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Gloucestershire Business News

Work begins on piece of Roman Gloucester

Conservation work is beginning on what have been described as some of the most important discoveries in Gloucester for decades.

The two carved stone fragments - one from an important Roman building and the other from an altar - were discovered at the front of St Mary de Crypt church in Southgate Street as part of groundworks for the Discover De Crypt restoration project.

Archaeologists from Avon Archaeology monitoring the work set about recovering the fragments carved from Cotswold limestone which are likely to have been quarried in the Painswick area.

Gloucester City Council archaeologist Andrew Armstrong said: "These are the most important fragments of Roman stonework to be found in Gloucester for some decades and the fact they were found so close to the city centre means they may have been associated with the Roman forum, a public space in the centre of the Roman city, or large public buildings around the forum."

The first fragment is part of a cornice, a projecting decorative band running the external face of a building, which is decorated with curling leaf and perhaps floral designs

Workmanship on the piece, which measures 90cm x 40cm, is considered to be exceptionally high quality and it appears to be broken which means the original larger stone formed part of a sizable Roman building such as a temple or the forum basilica.

The second fragment, the upper part of a Roman altar, has the typical shape of such altars but has been broken off, ­­making it impossible to see any inscriptions while the back is roughly finished suggesting that it would have stood flush with a wall.

A conservation programme backed by the council, Bristol and Gloucestershire Archaeological Society and Discover Decrypt is set to begin with the stones to be kept at the Museum of Gloucester and later at Discover Decrypt.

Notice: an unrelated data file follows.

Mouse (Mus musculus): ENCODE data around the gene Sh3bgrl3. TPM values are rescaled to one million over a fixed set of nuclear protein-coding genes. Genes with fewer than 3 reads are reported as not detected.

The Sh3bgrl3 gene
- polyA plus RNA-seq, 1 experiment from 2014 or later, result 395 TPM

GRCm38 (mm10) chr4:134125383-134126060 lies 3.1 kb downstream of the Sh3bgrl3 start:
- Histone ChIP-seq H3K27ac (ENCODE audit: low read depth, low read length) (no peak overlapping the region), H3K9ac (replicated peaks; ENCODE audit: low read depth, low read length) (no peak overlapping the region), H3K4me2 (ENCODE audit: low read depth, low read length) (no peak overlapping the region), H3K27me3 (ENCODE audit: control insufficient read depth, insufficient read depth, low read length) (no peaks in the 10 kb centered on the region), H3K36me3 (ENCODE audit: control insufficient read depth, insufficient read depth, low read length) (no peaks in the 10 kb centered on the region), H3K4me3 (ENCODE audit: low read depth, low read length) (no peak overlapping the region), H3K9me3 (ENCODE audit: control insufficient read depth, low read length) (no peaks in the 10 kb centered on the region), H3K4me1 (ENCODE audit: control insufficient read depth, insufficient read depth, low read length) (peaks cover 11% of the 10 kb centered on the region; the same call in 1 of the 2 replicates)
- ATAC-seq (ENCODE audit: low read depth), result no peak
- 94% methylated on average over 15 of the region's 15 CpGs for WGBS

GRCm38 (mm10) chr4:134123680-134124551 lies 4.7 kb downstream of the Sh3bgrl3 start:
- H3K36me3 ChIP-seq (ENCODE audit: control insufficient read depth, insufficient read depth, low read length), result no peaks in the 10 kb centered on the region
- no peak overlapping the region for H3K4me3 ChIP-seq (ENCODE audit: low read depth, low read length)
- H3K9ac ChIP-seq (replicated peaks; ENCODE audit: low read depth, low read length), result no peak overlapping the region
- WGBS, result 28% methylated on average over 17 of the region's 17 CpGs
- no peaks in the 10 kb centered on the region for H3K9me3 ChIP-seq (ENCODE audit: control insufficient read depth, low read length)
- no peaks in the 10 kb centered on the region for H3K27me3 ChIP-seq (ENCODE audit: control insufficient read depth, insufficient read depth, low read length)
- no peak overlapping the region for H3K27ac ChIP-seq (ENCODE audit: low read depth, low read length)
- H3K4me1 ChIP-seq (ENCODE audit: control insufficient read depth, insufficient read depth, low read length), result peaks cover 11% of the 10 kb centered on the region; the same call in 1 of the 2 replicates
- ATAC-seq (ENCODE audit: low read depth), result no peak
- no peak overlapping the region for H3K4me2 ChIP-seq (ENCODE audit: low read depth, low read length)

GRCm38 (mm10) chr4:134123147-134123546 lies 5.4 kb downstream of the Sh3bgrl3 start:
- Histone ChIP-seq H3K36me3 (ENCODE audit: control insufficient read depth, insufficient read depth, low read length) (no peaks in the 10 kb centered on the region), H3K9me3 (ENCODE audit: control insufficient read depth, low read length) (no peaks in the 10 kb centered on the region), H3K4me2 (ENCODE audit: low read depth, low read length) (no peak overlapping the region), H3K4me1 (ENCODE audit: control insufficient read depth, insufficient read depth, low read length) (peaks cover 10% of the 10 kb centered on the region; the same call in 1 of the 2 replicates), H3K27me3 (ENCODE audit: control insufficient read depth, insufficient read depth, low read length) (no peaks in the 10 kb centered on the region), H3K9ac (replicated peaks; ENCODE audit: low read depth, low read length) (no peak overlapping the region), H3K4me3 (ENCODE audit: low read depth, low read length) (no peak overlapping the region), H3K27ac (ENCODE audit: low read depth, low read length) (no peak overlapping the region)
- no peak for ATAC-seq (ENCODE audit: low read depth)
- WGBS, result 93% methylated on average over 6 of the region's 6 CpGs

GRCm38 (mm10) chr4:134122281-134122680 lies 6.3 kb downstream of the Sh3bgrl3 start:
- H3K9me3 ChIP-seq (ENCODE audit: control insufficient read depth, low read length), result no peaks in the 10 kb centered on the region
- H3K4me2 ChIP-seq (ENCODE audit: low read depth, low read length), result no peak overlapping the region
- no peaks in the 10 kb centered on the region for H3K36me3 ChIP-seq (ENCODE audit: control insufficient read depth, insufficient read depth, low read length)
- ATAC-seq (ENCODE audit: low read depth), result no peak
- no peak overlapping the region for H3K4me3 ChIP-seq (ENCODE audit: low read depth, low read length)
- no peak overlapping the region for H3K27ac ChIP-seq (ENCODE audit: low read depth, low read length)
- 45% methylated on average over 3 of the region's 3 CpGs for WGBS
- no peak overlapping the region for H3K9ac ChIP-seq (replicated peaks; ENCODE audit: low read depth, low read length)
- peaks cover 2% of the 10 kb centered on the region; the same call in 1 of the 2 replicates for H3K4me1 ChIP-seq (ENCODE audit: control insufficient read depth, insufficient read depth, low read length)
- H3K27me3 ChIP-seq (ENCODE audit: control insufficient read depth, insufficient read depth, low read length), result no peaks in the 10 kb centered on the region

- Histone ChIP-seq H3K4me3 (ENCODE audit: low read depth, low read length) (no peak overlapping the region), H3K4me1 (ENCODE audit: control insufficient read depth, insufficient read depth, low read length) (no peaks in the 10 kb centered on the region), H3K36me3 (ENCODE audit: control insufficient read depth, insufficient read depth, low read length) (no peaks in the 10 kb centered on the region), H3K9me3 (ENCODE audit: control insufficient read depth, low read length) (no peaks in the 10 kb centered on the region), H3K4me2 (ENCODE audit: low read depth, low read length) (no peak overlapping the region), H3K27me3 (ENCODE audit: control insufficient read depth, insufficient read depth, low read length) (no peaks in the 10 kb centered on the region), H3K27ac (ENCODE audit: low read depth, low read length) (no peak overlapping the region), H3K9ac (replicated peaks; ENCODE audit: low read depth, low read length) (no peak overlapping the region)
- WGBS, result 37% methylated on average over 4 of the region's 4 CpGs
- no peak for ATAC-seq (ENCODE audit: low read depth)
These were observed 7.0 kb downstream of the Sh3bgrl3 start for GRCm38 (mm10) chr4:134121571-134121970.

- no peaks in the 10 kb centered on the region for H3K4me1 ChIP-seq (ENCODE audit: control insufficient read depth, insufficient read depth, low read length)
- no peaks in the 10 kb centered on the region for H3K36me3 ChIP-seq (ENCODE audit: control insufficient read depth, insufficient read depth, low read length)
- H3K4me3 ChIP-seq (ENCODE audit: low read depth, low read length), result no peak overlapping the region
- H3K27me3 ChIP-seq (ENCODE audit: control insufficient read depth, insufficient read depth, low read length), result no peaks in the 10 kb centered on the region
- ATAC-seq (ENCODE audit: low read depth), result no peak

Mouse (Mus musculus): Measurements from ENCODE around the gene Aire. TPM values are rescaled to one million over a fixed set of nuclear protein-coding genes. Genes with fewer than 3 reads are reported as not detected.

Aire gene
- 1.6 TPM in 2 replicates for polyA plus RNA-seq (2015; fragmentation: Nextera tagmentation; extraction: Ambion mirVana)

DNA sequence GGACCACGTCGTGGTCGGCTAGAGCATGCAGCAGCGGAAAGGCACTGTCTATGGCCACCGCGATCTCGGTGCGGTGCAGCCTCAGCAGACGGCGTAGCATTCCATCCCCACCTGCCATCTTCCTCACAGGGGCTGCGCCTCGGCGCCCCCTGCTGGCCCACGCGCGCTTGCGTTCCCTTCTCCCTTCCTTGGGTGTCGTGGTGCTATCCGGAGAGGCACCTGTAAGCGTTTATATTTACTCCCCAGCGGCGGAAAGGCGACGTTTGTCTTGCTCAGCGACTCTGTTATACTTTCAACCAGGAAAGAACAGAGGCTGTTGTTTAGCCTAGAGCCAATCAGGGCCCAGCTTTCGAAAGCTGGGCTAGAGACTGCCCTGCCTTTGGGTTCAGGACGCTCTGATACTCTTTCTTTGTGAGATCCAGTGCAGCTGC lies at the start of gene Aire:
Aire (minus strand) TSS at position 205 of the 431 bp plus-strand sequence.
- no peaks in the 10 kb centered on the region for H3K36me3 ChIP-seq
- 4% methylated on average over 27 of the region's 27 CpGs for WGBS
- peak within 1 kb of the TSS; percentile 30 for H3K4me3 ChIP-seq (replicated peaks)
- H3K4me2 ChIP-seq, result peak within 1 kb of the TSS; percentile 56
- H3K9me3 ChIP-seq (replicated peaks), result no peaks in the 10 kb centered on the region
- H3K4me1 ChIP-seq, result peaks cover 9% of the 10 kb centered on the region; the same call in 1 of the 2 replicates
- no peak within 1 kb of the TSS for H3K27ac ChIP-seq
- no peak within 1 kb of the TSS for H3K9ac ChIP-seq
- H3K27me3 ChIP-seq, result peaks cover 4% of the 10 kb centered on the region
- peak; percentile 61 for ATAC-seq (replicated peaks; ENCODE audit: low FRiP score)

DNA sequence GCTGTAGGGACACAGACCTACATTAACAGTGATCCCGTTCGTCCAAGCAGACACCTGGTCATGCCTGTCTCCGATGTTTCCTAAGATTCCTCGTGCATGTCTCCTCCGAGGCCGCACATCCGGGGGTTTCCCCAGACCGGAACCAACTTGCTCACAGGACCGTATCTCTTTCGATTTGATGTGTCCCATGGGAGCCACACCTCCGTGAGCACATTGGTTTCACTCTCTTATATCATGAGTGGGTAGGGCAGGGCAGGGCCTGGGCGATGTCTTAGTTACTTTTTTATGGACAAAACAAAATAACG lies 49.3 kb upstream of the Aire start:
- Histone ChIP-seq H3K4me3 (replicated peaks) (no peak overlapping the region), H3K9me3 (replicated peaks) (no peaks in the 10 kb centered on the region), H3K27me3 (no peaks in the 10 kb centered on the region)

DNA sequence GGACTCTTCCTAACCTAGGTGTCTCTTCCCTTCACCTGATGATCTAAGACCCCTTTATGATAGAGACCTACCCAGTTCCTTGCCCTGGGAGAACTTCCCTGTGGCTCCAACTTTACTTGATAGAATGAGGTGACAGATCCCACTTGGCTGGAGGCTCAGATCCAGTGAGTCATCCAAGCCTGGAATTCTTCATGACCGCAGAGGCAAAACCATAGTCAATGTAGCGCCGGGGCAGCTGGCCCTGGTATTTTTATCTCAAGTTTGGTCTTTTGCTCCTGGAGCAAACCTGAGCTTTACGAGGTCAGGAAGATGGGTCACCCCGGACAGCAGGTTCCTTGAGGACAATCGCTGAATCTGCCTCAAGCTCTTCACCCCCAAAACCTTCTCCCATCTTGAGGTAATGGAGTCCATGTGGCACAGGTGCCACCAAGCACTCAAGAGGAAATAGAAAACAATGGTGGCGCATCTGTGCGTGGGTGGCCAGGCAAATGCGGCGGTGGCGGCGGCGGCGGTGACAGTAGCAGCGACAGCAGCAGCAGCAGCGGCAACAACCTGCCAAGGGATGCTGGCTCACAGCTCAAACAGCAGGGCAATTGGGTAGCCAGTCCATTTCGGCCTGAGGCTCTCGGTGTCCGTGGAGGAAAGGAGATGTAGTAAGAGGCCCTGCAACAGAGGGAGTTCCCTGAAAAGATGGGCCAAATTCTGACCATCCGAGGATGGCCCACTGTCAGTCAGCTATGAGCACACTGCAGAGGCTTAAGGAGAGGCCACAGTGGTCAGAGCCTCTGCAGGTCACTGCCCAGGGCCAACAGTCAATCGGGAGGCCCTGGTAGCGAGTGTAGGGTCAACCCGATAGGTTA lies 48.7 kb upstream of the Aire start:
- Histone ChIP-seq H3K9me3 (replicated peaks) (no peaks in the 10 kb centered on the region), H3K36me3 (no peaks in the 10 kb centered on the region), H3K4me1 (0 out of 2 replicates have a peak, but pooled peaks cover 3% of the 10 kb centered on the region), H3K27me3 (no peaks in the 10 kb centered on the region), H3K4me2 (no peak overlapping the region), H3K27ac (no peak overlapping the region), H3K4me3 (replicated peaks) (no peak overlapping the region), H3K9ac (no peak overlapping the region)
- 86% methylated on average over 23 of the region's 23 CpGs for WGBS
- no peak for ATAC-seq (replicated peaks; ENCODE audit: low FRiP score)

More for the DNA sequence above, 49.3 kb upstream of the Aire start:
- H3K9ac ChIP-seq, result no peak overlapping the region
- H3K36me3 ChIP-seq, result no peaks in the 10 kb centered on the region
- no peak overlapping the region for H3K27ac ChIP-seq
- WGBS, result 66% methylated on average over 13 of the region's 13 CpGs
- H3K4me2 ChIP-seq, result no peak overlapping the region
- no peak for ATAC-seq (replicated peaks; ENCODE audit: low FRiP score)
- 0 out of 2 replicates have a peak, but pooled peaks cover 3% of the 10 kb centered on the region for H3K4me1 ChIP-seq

Council leader Councillor Richard Cook said: "I'm delighted these important stones are going to be preserved and I hope before too long they'll be on display for everyone to see and appreciate.

"They're a beautiful and important part of the city's history, they give a hint of the sheer scale and grandeur of Roman Gloucester.

"It's also an important reminder of what else lies beneath our feet in this city, what we have yet to discover and why we should value it."

Discover Decrypt project manager operations Hellen O'Connor said: "The discovery of these stones so near to the church and schoolroom caused much excitement and speculation as to what Roman building was on the site of what is now the church.

"We hope to have them interpreted and on display here so that we can tell the story of 2,000 years of history of the site.

"How wonderful that we live and work in such a fascinating and historic city."

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